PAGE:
Mobility is a complicated challenge that demands collaboration from the public and private sectors and opening our data on general traffic flows to the public through tools such as Uber Movement can help cities ensure any investment made has the biggest return.
Q: What would you say to OEMs or financing companies that may not see Uber as a profitable business partner?
A: We must understand how Uber has evolved and the solutions we have created to support our partner drivers. We can talk about inclusive economic development because over 50 percent of our current partner drivers were previously unemployed and over 70 percent were part of the informal economy. This means that they were people that had no access to credit options other than the schemes we created so they could gradually pay off a loan from their earnings as a private driver.
As partners grow their business as private drivers, they can start building their credit history and eventually move to other financing alternatives. In the meantime, however, OEMs and financing partners must be open to change their traditional schemes beyond common requests for large down payments or previous ownership of a credit card. Similarly, the insurance market must adapt to a new reality and not try to apply the same policies to those of private vehicle users. We have created specific programs for our partner drivers and we have built alliances with companies such as AXA so drivers do not have to look for an insurance product by themselves.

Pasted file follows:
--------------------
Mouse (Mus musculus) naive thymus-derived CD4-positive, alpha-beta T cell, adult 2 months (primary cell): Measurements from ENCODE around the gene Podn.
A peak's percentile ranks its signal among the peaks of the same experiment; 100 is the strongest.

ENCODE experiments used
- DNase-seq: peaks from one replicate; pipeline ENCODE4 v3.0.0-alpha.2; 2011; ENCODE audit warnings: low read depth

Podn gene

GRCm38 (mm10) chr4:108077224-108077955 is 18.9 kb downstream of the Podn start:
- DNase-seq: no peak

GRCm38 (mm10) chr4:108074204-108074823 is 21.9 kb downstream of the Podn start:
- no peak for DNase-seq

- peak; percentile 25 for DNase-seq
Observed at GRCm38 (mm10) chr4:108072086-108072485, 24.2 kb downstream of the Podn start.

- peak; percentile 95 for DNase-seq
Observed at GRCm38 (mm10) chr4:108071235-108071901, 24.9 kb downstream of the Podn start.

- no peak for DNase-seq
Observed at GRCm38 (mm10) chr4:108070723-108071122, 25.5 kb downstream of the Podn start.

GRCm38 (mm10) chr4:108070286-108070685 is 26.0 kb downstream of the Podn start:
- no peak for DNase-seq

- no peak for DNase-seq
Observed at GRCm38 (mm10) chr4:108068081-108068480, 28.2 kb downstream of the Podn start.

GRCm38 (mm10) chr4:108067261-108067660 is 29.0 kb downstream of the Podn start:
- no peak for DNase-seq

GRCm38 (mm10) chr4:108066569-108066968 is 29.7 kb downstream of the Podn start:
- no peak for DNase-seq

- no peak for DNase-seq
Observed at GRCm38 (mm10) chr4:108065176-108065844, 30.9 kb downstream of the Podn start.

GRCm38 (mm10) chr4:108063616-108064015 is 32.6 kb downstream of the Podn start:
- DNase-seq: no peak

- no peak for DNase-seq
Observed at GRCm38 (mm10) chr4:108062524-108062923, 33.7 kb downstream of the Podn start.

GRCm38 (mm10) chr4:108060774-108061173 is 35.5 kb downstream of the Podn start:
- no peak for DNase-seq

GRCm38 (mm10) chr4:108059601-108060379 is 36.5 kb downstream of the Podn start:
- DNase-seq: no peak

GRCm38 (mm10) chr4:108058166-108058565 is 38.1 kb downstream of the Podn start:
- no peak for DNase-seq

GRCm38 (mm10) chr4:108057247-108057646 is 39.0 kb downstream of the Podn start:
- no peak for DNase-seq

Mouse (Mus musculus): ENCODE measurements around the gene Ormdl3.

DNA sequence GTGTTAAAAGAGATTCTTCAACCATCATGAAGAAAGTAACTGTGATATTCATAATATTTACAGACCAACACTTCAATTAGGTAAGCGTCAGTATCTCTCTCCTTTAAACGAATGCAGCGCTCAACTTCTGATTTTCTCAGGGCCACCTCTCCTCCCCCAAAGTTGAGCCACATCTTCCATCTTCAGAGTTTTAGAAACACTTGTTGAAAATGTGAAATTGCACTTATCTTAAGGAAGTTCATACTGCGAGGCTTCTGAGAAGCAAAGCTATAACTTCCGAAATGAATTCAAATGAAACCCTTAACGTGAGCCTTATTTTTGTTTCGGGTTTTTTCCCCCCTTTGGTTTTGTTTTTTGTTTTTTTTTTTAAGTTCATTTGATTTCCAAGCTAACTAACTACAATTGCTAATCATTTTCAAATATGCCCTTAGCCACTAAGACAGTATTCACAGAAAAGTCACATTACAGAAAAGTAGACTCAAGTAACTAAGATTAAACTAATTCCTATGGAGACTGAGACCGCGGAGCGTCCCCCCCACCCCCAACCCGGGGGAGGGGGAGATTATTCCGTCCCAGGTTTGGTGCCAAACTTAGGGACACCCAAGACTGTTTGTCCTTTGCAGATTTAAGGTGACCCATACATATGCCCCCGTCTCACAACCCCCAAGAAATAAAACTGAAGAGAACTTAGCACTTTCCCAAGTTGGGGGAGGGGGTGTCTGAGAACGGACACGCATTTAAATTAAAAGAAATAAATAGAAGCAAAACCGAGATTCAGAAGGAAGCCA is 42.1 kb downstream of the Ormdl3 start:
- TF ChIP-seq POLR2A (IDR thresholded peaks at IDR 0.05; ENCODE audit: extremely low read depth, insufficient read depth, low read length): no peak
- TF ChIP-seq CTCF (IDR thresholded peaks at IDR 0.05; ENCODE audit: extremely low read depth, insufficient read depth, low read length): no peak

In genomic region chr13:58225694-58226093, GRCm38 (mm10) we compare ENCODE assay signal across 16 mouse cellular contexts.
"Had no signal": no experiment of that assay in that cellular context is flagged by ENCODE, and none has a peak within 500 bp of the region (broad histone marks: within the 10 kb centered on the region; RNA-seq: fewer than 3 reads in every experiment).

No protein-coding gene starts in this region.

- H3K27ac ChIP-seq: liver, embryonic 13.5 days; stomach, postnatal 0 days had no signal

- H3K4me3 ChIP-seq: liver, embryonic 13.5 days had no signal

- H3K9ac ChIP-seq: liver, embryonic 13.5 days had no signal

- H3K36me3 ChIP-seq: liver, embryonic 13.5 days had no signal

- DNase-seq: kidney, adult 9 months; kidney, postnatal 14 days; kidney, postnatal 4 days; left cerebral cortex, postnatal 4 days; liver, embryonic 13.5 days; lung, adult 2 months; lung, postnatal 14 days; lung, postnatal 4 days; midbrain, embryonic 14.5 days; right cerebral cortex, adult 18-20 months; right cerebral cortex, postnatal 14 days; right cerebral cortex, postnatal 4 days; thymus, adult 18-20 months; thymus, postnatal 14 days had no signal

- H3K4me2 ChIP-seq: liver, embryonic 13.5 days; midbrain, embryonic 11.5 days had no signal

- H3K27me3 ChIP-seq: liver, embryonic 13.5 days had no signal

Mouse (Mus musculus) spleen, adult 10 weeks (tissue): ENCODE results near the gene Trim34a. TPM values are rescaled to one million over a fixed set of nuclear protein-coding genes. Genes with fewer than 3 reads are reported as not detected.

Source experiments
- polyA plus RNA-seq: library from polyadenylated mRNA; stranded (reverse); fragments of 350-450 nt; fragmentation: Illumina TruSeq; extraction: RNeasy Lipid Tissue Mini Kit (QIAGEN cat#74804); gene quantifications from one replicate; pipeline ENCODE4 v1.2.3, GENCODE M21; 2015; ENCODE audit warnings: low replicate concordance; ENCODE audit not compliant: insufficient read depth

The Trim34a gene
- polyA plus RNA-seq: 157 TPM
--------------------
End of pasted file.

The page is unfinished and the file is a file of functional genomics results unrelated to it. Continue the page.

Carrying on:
Q: After five years in Mexico, what is next for Uber and what role will the country play in the company’s strategy?
A: Over the past five years, we have invested over US$500 million and yet we still see this as the beginning of our participation in the development of inclusive mobility and economic development. We are committed more than ever to Mexico and it is one of the most important countries for the company. Being in Mexico has helped us understand we cannot just export technology from one country to another and over the coming years we will introduce even more developments to improve the user experience with our platform.
Cars are to Uber what books are to Amazon. This has been the vision outlined by our global CEO Dara Khosrwoshahi, which means we must evolve from a platform to a marketplace where users can find services to transport themselves or goods, not even by car if necessary. We are already analyzing new services with bikes, scooters, cargo transport and even flying cars to make our offering as efficient as possible, either through our own developments or through alliances with third parties.
Uber Technologies is an American company based in San Francisco that provides transportation and mobility services in over 80 countries. In Mexico, the company has operations in 44 cities